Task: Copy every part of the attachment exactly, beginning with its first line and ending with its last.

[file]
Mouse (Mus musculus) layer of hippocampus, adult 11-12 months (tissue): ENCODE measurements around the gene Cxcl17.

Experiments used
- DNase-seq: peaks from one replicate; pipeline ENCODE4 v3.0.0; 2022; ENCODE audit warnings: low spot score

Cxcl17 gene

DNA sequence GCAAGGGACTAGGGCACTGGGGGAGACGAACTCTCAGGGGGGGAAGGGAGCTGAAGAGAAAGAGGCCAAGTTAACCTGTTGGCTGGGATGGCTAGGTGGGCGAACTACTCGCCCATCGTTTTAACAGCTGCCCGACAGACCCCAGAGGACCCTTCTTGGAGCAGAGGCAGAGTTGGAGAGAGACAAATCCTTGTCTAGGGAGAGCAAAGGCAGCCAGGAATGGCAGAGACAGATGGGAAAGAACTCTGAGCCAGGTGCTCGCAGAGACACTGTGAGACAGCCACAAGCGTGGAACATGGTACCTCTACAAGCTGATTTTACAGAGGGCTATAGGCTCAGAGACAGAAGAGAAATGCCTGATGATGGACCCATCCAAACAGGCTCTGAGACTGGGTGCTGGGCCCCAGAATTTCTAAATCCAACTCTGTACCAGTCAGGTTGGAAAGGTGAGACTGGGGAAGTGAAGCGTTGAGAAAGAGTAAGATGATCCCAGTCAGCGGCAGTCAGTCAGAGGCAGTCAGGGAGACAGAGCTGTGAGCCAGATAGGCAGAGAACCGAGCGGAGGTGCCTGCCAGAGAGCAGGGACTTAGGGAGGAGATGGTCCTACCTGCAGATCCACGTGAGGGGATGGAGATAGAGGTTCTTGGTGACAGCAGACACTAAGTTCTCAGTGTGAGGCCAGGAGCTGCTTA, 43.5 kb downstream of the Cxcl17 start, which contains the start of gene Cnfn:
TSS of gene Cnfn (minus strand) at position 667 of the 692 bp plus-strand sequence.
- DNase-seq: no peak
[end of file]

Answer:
Mouse (Mus musculus) layer of hippocampus, adult 11-12 months (tissue): ENCODE measurements around the gene Cxcl17.

Experiments used
- DNase-seq: peaks from one replicate; pipeline ENCODE4 v3.0.0; 2022; ENCODE audit warnings: low spot score

Cxcl17 gene

DNA sequence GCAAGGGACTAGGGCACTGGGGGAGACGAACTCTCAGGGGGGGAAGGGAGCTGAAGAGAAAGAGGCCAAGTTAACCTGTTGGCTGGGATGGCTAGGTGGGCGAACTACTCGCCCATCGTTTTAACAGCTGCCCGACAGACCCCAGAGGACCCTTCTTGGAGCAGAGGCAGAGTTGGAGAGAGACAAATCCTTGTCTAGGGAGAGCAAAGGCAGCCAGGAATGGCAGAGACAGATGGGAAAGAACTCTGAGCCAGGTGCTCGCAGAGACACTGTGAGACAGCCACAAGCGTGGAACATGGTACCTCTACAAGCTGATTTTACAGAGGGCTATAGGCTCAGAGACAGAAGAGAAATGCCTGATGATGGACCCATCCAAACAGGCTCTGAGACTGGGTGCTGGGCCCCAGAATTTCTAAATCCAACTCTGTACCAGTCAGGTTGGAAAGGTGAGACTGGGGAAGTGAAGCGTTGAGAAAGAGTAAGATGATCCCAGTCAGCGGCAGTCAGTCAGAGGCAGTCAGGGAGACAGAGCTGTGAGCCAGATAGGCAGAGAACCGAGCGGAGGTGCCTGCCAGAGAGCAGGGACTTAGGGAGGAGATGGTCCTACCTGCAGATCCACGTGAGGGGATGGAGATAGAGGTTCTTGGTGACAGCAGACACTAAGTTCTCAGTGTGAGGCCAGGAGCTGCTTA, 43.5 kb downstream of the Cxcl17 start, which contains the start of gene Cnfn:
TSS of gene Cnfn (minus strand) at position 667 of the 692 bp plus-strand sequence.
- DNase-seq: no peak